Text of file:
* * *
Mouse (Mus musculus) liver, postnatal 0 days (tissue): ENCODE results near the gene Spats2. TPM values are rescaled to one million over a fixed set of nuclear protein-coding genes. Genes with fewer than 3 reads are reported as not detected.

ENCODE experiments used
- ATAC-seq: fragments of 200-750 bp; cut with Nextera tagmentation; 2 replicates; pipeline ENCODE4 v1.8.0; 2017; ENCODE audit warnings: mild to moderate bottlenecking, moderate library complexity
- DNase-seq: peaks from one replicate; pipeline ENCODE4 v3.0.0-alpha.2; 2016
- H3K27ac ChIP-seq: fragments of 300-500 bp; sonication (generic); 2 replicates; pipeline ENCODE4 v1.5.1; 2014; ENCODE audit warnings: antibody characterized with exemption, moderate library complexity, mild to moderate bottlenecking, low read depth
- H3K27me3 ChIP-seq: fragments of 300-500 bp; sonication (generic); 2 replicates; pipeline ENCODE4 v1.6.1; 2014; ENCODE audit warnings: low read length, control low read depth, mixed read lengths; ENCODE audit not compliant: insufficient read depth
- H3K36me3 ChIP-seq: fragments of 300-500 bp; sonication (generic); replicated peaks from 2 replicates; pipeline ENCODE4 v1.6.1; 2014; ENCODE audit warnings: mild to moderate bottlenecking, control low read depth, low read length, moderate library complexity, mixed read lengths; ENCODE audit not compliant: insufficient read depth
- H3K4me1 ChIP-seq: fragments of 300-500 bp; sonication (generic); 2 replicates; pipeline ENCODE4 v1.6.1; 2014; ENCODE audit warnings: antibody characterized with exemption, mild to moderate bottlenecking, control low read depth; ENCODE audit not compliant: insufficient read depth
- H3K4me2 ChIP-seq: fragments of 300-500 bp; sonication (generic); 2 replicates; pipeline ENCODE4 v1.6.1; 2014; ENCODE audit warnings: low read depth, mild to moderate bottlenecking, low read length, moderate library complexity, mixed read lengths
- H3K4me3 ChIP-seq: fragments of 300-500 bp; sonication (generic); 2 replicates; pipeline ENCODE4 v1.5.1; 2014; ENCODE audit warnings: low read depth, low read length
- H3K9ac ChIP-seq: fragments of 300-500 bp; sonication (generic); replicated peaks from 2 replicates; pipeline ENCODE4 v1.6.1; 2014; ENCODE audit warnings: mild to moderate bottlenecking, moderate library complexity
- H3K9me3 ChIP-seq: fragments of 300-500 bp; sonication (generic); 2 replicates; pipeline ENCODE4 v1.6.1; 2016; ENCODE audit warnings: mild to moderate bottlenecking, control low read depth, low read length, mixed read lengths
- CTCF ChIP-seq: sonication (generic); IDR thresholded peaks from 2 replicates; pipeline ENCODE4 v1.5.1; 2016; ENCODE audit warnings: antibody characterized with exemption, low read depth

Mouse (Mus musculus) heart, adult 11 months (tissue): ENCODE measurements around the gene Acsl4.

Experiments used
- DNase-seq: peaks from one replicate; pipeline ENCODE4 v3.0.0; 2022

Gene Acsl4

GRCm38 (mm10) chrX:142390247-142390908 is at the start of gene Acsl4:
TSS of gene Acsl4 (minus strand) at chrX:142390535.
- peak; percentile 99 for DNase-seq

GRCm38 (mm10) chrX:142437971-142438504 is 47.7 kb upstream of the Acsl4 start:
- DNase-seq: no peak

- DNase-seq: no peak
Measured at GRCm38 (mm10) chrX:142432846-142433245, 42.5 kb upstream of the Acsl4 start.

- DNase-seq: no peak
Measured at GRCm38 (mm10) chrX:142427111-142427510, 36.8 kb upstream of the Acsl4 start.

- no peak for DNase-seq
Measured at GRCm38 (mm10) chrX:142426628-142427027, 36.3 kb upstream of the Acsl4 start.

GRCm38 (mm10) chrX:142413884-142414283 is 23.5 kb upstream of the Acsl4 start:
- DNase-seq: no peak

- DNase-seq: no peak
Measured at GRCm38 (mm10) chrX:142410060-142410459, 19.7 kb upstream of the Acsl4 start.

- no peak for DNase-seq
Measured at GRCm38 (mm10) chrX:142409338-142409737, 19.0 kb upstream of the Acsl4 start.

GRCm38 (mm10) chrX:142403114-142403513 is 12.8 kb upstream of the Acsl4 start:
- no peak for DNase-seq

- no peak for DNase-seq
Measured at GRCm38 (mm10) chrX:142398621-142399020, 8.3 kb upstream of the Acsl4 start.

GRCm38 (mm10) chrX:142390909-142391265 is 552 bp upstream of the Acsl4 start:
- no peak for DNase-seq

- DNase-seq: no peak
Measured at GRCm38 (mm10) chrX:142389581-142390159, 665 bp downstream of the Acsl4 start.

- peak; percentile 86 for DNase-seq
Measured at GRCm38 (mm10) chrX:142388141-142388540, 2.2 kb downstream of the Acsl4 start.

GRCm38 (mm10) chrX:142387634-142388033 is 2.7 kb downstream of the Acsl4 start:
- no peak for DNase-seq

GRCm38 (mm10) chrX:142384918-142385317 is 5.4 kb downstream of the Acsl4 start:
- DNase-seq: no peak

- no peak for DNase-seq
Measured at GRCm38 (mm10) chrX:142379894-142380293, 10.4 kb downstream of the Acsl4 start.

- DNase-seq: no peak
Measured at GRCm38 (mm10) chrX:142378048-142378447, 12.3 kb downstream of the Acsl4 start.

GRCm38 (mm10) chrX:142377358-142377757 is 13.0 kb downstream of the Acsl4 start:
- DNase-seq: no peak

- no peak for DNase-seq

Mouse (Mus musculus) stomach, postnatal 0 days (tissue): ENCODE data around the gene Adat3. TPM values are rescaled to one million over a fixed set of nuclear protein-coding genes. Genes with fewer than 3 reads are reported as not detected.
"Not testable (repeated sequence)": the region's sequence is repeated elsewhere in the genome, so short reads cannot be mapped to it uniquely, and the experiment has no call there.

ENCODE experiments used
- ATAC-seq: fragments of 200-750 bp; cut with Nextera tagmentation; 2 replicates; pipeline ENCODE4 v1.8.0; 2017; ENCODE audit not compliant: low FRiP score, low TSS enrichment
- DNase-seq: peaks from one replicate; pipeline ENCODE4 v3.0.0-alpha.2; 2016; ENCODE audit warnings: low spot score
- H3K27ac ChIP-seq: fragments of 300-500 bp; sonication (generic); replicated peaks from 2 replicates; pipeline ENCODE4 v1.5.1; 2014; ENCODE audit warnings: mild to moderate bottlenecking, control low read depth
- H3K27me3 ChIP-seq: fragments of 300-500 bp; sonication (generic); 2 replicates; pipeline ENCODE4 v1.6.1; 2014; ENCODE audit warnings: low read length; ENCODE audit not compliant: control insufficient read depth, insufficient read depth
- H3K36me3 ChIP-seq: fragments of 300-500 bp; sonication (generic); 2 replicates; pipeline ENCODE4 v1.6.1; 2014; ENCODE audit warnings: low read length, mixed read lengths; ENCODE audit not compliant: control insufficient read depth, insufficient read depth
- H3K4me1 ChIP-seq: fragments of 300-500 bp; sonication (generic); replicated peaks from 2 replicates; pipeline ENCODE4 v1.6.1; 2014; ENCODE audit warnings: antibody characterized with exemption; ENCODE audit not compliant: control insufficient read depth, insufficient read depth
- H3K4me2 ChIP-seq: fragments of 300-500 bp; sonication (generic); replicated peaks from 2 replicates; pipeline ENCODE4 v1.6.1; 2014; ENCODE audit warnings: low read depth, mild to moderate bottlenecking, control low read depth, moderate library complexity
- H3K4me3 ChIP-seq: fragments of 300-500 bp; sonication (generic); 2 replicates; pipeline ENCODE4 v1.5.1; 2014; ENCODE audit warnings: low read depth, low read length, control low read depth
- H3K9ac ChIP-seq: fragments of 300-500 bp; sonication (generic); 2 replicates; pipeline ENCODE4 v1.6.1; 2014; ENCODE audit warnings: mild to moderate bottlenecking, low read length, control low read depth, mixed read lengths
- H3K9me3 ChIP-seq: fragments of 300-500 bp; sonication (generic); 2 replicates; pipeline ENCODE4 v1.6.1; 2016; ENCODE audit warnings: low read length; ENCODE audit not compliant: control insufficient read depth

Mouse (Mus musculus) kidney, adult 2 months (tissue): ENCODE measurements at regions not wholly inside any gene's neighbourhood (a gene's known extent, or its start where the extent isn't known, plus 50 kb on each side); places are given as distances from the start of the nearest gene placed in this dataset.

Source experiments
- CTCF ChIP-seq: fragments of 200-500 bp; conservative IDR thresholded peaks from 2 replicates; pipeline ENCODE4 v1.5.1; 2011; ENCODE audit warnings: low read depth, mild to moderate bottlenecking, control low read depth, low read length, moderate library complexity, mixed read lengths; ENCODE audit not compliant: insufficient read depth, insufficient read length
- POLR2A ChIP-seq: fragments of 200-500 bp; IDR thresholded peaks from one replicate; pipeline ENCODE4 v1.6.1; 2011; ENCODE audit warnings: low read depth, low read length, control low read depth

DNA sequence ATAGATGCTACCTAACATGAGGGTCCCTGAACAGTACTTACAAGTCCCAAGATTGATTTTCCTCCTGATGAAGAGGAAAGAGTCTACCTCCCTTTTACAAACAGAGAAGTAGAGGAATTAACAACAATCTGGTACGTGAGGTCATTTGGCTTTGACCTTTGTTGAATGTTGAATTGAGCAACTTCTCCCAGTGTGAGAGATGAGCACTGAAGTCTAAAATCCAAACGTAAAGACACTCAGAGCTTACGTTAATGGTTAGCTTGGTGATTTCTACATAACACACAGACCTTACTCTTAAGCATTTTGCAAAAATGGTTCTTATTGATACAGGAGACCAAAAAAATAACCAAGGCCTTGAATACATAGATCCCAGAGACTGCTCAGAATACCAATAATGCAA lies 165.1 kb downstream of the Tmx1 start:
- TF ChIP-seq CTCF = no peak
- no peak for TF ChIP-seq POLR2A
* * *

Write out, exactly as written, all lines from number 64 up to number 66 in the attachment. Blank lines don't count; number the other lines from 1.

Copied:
- H3K4me1 ChIP-seq: fragments of 300-500 bp; sonication (generic); replicated peaks from 2 replicates; pipeline ENCODE4 v1.6.1; 2014; ENCODE audit warnings: antibody characterized with exemption; ENCODE audit not compliant: control insufficient read depth, insufficient read depth
- H3K4me2 ChIP-seq: fragments of 300-500 bp; sonication (generic); replicated peaks from 2 replicates; pipeline ENCODE4 v1.6.1; 2014; ENCODE audit warnings: low read depth, mild to moderate bottlenecking, control low read depth, moderate library complexity
- H3K4me3 ChIP-seq: fragments of 300-500 bp; sonication (generic); 2 replicates; pipeline ENCODE4 v1.5.1; 2014; ENCODE audit warnings: low read depth, low read length, control low read depth